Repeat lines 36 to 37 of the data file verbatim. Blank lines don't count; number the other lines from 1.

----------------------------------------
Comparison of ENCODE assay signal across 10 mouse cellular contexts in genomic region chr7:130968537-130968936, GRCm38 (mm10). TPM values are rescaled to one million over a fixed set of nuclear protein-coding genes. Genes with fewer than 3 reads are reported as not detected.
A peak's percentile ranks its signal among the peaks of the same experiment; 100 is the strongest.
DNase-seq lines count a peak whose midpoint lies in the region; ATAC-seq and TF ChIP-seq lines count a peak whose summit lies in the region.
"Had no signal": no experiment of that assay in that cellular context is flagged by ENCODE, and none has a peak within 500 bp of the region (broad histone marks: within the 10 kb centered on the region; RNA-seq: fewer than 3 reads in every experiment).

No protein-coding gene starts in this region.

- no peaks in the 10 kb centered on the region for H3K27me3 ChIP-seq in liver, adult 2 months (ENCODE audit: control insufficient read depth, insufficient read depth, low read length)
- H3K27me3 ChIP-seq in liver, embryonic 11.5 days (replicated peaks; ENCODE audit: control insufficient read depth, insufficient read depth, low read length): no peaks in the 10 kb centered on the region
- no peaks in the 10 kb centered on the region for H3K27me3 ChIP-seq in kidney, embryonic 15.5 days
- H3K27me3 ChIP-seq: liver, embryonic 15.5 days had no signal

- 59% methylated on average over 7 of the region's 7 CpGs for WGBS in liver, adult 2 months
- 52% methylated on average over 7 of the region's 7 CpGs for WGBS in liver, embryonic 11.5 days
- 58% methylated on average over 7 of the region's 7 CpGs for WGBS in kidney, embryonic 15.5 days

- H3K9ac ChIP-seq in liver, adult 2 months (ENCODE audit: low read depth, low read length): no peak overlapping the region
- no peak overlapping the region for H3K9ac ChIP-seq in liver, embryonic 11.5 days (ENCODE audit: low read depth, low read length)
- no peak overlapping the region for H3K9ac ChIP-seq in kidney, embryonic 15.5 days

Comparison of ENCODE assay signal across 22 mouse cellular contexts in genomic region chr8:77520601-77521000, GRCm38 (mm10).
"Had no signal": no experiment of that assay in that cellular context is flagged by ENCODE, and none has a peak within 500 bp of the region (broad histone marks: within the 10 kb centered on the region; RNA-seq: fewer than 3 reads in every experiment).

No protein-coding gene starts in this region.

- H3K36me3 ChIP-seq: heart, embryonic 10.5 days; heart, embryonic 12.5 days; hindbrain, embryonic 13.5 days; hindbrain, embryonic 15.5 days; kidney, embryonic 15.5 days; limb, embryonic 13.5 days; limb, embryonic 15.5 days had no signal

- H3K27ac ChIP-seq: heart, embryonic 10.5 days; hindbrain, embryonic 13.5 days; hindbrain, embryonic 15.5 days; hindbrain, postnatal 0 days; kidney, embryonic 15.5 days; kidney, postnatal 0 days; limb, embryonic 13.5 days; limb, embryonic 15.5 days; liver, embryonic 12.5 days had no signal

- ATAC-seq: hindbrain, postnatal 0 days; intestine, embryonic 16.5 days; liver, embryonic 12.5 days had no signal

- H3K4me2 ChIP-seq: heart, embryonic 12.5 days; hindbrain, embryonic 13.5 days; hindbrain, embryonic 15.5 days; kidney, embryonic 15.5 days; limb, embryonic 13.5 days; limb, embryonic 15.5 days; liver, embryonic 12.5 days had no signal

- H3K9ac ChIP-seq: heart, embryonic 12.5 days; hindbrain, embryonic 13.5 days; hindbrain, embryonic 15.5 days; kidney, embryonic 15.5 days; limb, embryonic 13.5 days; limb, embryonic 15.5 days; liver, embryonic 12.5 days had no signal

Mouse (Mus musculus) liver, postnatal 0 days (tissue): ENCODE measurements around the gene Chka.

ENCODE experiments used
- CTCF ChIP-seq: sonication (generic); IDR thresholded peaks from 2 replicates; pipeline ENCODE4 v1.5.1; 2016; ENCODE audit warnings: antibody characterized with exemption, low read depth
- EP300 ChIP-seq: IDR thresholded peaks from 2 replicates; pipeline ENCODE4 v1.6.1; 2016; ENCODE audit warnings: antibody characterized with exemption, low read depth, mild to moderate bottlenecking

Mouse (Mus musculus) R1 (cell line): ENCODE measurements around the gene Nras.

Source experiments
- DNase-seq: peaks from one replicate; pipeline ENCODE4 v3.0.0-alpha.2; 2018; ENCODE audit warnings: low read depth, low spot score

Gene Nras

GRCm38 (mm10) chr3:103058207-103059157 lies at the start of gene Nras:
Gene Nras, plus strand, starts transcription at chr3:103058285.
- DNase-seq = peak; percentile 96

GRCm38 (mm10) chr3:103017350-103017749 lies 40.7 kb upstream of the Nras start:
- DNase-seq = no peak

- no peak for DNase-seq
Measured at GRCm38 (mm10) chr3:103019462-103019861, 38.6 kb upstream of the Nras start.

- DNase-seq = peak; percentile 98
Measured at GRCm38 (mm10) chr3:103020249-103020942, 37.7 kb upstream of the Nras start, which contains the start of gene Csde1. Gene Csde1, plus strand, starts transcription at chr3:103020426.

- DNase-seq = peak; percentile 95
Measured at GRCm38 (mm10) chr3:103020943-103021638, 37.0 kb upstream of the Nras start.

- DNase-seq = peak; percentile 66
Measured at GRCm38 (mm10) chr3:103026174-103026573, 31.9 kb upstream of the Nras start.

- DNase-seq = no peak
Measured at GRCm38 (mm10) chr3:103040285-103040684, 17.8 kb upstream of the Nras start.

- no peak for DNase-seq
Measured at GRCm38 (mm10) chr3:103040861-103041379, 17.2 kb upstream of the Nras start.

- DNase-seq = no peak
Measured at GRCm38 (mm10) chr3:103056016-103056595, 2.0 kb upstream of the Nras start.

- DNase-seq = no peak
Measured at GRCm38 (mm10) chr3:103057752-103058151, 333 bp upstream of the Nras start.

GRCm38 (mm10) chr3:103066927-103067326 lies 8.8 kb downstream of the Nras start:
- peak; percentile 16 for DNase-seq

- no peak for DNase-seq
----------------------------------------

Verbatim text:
- DNase-seq = no peak

- no peak for DNase-seq